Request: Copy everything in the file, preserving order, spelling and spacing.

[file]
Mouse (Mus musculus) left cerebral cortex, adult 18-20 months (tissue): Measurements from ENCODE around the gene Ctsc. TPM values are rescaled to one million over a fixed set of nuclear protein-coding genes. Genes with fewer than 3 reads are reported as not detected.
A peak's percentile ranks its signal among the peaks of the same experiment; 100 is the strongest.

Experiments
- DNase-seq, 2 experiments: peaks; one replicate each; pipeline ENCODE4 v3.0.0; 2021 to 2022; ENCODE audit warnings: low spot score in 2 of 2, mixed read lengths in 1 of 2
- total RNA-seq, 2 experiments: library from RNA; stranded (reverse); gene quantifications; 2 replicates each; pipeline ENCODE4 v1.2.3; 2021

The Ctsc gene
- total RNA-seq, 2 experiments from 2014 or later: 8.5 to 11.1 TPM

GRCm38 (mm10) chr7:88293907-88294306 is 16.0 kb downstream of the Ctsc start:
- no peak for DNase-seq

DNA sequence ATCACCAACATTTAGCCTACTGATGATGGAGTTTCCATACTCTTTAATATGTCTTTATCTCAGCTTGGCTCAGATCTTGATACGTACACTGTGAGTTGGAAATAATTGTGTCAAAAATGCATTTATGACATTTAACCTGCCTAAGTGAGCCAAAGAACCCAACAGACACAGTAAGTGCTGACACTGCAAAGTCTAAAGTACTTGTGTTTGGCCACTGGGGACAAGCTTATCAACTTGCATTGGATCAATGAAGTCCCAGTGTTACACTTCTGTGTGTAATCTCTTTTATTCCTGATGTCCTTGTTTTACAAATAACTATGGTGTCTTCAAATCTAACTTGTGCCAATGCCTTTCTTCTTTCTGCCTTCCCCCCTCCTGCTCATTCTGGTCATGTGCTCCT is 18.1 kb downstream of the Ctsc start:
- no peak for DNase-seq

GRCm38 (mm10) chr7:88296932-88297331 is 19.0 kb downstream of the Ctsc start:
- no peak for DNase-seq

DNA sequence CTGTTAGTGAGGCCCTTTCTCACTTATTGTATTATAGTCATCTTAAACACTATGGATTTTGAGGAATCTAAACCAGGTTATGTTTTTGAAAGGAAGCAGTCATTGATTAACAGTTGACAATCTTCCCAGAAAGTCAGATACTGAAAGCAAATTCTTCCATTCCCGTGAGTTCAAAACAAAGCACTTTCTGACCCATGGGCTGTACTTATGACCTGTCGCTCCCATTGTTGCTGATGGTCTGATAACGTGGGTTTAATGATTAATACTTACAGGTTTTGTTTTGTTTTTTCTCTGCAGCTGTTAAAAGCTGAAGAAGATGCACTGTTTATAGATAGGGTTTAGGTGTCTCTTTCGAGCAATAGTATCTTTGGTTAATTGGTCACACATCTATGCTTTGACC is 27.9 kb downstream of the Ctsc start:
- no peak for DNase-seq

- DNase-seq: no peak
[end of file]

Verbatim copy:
Mouse (Mus musculus) left cerebral cortex, adult 18-20 months (tissue): Measurements from ENCODE around the gene Ctsc. TPM values are rescaled to one million over a fixed set of nuclear protein-coding genes. Genes with fewer than 3 reads are reported as not detected.
A peak's percentile ranks its signal among the peaks of the same experiment; 100 is the strongest.

Experiments
- DNase-seq, 2 experiments: peaks; one replicate each; pipeline ENCODE4 v3.0.0; 2021 to 2022; ENCODE audit warnings: low spot score in 2 of 2, mixed read lengths in 1 of 2
- total RNA-seq, 2 experiments: library from RNA; stranded (reverse); gene quantifications; 2 replicates each; pipeline ENCODE4 v1.2.3; 2021

The Ctsc gene
- total RNA-seq, 2 experiments from 2014 or later: 8.5 to 11.1 TPM

GRCm38 (mm10) chr7:88293907-88294306 is 16.0 kb downstream of the Ctsc start:
- no peak for DNase-seq

DNA sequence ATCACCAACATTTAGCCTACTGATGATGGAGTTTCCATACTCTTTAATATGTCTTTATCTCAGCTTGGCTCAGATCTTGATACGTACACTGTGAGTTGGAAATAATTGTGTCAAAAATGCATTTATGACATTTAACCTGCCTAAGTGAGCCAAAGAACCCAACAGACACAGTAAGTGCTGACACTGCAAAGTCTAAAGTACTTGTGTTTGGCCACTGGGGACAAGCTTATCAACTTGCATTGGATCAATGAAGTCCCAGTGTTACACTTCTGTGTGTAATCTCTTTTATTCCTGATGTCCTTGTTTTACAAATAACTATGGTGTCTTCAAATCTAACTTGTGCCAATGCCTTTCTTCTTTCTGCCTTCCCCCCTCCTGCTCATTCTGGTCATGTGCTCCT is 18.1 kb downstream of the Ctsc start:
- no peak for DNase-seq

GRCm38 (mm10) chr7:88296932-88297331 is 19.0 kb downstream of the Ctsc start:
- no peak for DNase-seq

DNA sequence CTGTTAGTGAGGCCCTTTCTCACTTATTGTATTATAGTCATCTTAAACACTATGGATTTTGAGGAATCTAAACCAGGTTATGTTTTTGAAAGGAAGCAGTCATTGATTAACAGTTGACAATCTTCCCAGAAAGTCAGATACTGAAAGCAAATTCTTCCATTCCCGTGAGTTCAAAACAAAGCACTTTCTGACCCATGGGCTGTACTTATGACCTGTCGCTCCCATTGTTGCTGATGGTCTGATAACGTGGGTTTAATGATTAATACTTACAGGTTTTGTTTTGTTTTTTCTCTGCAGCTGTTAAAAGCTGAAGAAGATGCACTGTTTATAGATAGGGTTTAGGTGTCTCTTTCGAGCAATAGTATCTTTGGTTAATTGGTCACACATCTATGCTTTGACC is 27.9 kb downstream of the Ctsc start:
- no peak for DNase-seq

- DNase-seq: no peak